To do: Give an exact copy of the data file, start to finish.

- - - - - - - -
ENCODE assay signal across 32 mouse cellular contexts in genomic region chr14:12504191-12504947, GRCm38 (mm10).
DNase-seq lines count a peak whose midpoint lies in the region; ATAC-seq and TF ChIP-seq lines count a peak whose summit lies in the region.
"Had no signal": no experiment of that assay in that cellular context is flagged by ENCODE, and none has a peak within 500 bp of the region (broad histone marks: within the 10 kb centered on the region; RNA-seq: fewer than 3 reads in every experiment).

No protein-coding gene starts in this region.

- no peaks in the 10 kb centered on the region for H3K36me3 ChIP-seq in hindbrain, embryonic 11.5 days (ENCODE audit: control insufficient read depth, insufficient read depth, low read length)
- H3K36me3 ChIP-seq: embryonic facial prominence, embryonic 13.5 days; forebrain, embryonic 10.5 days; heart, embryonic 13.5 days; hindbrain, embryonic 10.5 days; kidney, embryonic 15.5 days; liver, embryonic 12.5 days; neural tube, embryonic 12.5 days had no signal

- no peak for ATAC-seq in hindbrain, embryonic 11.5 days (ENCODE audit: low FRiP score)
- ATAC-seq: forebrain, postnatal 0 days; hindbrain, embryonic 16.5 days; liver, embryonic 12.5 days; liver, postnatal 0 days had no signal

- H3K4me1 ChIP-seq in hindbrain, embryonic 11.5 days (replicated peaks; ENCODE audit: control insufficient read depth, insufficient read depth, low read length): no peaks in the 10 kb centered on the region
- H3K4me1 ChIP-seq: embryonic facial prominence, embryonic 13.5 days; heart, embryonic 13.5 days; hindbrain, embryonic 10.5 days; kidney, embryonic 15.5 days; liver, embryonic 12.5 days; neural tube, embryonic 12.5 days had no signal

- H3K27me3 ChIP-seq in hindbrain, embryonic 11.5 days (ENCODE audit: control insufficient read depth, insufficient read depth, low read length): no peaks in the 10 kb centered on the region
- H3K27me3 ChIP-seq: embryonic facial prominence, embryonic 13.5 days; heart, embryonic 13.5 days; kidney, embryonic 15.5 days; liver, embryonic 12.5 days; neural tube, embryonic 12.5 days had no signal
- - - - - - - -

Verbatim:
ENCODE assay signal across 32 mouse cellular contexts in genomic region chr14:12504191-12504947, GRCm38 (mm10).
DNase-seq lines count a peak whose midpoint lies in the region; ATAC-seq and TF ChIP-seq lines count a peak whose summit lies in the region.
"Had no signal": no experiment of that assay in that cellular context is flagged by ENCODE, and none has a peak within 500 bp of the region (broad histone marks: within the 10 kb centered on the region; RNA-seq: fewer than 3 reads in every experiment).

No protein-coding gene starts in this region.

- no peaks in the 10 kb centered on the region for H3K36me3 ChIP-seq in hindbrain, embryonic 11.5 days (ENCODE audit: control insufficient read depth, insufficient read depth, low read length)
- H3K36me3 ChIP-seq: embryonic facial prominence, embryonic 13.5 days; forebrain, embryonic 10.5 days; heart, embryonic 13.5 days; hindbrain, embryonic 10.5 days; kidney, embryonic 15.5 days; liver, embryonic 12.5 days; neural tube, embryonic 12.5 days had no signal

- no peak for ATAC-seq in hindbrain, embryonic 11.5 days (ENCODE audit: low FRiP score)
- ATAC-seq: forebrain, postnatal 0 days; hindbrain, embryonic 16.5 days; liver, embryonic 12.5 days; liver, postnatal 0 days had no signal

- H3K4me1 ChIP-seq in hindbrain, embryonic 11.5 days (replicated peaks; ENCODE audit: control insufficient read depth, insufficient read depth, low read length): no peaks in the 10 kb centered on the region
- H3K4me1 ChIP-seq: embryonic facial prominence, embryonic 13.5 days; heart, embryonic 13.5 days; hindbrain, embryonic 10.5 days; kidney, embryonic 15.5 days; liver, embryonic 12.5 days; neural tube, embryonic 12.5 days had no signal

- H3K27me3 ChIP-seq in hindbrain, embryonic 11.5 days (ENCODE audit: control insufficient read depth, insufficient read depth, low read length): no peaks in the 10 kb centered on the region
- H3K27me3 ChIP-seq: embryonic facial prominence, embryonic 13.5 days; heart, embryonic 13.5 days; kidney, embryonic 15.5 days; liver, embryonic 12.5 days; neural tube, embryonic 12.5 days had no signal